This step by step diy woodworking project is about large green egg plans. If you want to learn more about building a wooden table for your green egg, we suggest you to pay attention to the instructions described in the article. Don’t forget to adjust the project according to the size of your green egg. Make sure you take a look over the rest of plans to see alternatives and more projects for your garden.
Work with attention and don’t forget that a good planning will save you from many issues and it will keep the costs withing the total budget. Invest in high quality materials, such as pine, redwood or cedar. Drill pocket holes before inserting the galvanized screws, to prevent the wood from splitting. Add waterproof glue to the joints, in order to enhance the rigidity of the structure. See all my Premium Plans HERE.
Projects made from these plans
Large Big Green Egg Table Plans
[tabs tab1=”Materials” tab2=”Tools” tab3=”Time” tab4=”Related Plans”] [tab id=1]
- A – 4 pieces of 2×4 lumber – 31″ long LEGS
- B – 5 pieces of 2×4 lumber – 24″ long, 1 piece – 42″ long BRACES
- C – 4 pieces of 1×6 – 45″ long SHELF
- D – 2 piece of 1×6 lumber – 48″ long APRONS
- E – 6 pieces of 1×4 lumber – 50″ long TABLETOP
- 3 pieces of 2×4 lumber – 10 ft
- 3 pieces of 1×6 lumber – 8 ft
- 3 pieces of 1×4 lumber – 10 ft
- 2 1/2″ screws
- 1 5/8″ screws
- glue, filler, stain
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Hammer, Tape measure, Framing square, Level
Miter saw, Drill machinery, Screwdriver, Sander
Post hole digger, Concrete mixer
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Building a green egg large
The first step of the project is to build the sides for the green egg table. Cut the components from 2×4 lumber. Drill pilot holes through the horizontal braces and insert 2 1/2″ screws into the legs. Make sure the corners are square, before inserting the screws. Leave no gaps between the components and align the edges with attention.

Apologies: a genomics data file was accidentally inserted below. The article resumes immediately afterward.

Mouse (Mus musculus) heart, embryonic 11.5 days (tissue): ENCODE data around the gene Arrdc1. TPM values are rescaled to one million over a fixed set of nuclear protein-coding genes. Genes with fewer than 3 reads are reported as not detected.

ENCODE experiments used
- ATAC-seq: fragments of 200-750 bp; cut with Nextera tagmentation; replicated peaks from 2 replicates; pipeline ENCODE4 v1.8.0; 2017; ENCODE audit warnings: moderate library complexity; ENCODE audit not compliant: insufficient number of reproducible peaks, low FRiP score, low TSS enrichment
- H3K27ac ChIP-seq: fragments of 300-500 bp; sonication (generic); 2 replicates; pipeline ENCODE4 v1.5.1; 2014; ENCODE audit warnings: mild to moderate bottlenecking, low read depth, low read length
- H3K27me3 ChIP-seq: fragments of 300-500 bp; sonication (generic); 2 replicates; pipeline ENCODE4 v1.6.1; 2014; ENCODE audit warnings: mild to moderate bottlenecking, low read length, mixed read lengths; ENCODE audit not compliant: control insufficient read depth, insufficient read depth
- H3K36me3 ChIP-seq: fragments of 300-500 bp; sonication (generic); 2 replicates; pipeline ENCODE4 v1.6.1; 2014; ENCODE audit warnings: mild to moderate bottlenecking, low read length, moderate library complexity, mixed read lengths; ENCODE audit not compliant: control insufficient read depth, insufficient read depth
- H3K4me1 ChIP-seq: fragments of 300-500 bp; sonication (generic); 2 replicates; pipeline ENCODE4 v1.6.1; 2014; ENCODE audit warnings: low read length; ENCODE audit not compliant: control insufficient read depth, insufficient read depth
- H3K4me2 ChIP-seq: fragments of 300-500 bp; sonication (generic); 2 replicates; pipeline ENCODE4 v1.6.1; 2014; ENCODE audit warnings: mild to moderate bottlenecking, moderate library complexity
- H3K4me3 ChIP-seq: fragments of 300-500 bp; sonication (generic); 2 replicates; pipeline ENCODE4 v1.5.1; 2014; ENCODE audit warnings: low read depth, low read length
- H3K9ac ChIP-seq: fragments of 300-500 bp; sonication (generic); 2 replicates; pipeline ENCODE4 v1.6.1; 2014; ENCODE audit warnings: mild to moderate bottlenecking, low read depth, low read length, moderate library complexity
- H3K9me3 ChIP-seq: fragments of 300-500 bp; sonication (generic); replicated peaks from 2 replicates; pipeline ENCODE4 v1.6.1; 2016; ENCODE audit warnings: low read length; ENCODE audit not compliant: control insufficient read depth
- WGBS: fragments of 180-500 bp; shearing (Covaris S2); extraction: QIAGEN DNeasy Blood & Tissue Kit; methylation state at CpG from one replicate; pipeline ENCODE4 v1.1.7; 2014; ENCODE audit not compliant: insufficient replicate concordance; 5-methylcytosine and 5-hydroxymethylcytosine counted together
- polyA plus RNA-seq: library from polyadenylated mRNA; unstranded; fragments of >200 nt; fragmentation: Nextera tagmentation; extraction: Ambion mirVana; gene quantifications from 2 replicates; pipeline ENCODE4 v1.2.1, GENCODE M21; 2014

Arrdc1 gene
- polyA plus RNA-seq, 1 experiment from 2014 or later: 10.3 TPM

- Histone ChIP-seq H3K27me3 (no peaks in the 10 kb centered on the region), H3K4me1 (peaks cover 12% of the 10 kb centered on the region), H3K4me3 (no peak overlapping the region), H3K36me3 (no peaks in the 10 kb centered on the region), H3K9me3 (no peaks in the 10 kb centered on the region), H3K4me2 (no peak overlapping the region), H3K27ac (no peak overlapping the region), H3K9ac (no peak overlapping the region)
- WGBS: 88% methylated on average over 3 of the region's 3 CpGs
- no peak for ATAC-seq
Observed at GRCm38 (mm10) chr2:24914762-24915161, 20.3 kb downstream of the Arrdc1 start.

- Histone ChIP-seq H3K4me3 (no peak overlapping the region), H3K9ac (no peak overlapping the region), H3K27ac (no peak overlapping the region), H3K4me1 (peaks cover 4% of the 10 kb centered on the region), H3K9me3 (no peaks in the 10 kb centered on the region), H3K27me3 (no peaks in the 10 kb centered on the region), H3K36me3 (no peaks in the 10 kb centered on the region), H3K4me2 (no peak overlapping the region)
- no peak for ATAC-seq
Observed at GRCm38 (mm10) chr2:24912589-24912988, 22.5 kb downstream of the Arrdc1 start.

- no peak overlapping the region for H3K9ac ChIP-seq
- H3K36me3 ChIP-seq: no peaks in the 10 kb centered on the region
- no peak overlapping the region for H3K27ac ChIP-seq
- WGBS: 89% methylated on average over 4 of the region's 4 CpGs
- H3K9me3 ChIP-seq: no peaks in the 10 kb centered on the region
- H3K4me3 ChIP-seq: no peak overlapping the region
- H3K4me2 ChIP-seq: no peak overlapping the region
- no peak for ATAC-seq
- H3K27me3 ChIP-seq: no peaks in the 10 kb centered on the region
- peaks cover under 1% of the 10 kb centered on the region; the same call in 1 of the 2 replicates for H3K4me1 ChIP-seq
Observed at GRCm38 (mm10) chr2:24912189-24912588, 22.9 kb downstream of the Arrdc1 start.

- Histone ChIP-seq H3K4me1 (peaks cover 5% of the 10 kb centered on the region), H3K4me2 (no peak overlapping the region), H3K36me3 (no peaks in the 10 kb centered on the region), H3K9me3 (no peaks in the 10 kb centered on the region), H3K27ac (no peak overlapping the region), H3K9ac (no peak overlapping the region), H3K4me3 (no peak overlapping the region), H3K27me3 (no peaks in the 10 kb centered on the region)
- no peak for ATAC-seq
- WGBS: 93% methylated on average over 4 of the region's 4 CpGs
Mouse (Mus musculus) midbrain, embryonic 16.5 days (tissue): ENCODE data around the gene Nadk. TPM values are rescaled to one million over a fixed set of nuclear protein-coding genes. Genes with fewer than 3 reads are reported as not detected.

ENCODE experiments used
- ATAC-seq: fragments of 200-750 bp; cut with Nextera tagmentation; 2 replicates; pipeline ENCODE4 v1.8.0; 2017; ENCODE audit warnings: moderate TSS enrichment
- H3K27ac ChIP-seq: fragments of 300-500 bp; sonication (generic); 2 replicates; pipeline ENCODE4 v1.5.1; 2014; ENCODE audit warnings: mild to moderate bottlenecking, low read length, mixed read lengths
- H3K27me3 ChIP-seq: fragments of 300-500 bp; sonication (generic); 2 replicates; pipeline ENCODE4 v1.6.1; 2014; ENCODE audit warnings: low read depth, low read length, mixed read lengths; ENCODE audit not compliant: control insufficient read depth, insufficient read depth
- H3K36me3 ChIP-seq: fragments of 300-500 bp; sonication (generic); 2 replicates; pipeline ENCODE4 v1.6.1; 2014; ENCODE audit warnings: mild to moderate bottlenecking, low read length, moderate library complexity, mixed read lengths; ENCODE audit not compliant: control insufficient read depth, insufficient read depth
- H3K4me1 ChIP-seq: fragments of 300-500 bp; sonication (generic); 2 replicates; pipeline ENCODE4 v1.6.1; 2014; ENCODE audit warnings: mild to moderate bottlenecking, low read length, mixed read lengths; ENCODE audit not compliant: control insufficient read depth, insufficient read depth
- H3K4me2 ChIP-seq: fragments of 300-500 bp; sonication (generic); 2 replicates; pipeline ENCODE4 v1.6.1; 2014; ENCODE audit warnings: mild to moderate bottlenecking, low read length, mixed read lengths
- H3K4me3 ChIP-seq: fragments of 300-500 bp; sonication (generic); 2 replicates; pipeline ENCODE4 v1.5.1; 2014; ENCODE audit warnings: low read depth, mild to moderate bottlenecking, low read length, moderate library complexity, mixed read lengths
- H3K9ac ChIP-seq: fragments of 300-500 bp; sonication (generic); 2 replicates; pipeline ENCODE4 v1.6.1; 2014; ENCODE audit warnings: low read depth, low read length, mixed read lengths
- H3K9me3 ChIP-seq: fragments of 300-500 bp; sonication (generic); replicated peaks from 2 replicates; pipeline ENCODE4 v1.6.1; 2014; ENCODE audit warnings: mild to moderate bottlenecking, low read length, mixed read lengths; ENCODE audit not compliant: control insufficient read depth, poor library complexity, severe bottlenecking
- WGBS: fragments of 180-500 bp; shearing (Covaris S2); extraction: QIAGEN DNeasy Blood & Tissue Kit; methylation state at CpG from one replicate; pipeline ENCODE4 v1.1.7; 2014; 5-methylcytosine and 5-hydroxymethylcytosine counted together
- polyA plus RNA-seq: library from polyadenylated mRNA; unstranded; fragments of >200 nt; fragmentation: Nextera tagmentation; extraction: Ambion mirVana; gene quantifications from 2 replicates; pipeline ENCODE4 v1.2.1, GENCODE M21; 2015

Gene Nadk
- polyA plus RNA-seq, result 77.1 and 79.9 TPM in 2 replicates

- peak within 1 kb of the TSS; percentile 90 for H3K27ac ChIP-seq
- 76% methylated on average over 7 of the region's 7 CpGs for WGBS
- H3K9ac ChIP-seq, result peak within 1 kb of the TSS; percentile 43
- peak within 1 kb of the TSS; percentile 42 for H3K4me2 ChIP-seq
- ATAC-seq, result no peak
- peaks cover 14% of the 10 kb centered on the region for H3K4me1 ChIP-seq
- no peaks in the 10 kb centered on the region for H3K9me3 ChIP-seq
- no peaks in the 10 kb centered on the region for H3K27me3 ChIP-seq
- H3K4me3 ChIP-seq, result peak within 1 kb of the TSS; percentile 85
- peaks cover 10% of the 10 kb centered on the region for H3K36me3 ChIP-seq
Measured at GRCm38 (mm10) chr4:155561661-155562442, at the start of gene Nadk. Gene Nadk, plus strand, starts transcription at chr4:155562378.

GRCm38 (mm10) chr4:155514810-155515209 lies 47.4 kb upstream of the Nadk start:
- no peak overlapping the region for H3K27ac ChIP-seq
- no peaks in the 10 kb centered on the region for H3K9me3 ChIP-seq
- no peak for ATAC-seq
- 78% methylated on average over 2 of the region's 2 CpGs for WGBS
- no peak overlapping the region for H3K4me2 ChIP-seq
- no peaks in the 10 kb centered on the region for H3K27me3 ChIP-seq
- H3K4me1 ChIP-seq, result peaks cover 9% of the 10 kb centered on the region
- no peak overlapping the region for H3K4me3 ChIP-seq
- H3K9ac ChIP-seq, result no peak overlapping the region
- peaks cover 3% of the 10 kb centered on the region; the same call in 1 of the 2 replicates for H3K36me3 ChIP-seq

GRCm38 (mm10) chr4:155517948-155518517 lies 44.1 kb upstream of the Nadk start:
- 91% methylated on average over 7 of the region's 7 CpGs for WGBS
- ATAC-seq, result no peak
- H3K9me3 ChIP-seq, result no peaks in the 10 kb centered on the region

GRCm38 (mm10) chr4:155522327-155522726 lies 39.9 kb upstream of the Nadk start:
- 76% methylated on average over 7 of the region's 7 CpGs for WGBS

Attach the 1×6 aprons to wooden table, as shown in the plans. Drill pilot holes and insert 2 1/2″ screws. Make sure the legs are plumb and check if the corners are square.
Fit a 2×4 support to the top frame of the table. Drill pilot holes through the aprons and insert 2 1/2″ screws into the support.
Fit a 2×4 stretcher to the bottom braces, as shown in the diagram. Drill pilot holes through the braces and insert 2 1/2″ screws into the stretcher.
Fit 1×6 slats to the bottom braces, to create the bottom shelf. Place a piece of 3/4″ plywood between the slats to create even gaps. Use 1 5/8″ screws to lock the slats to the supports.
Attach 1×6 slats to the top frame of the table. Leave 1″ on four edges of the table. Place a piece of 1/2″ plywood between the slats to create even gaps. Drill pilot holes through the slats and insert 1 5/8″ screws. Round the exposed edges with a router.
Mark the hole with a pencil and use a jigsaw to make the cuts. Smooth the edges with sandpaper. Use a router to round the edges of the hole.
Actually, this table is designed for a large green egg. For this particular example, A is 15″ and B is 21″. If you have a medium green egg, A is 13″ and B is 18″. For a XL egg, A is 12 1/2″ and B is 26 1/4″. Make sure you take the measurements before starting the actual project.
Place a paver under green egg, as shown in the plans.
The compact green egg table seen from above has a basic design. If you want something more unique, you can make a few modifications to the project.
One of the last steps of the woodworking project is to take care of the finishing touches. Therefore, fill the pilot holes with wood putty and smooth the surface with 120-150 grit sandpaper.
Top Tip: If you want to enhance the look of the woodworking project and to protect the table from decay, we recommend you to cover the components with paint or stain.
This woodworking project was about large green egg table plans. If you want to see more outdoor plans, we recommend you to check out the rest of our step by step projects. LIKE us on Facebook and Google + to be the first that gets out latest projects.
Please clarify! Measurement of “A”, is that from the top of the top to the top of the shelf?
Measurement of A are the legs for the big green table. The tabletop goes over.
Looks great, thanks for putting up.
Under materials, should E instead say 50″? The tabletop is that width. I think one of them is wrong? Thanks
The slats overhang 1″ on both ends. If you want to make them flush, you can cut them at 48″.
materials list says item E is 60″ for tabletop. Shouldn’t this be 50″ with overhang?
That is correct. I’ve updated the list. Thank you.
Can 4×4 treated post be used for legs to install casters?
Yes, you can do that. Or you can double the legs with another 2×4 piece
You left the 42” stretcher for the bottom shelf off the material list.
Thank you, Seth. I’ve updated the list.
Correct me if I’m wrong but isn’t the top section number of 1×6’s off. It should be 5 not 6.
There are six. You might look at another project maybe.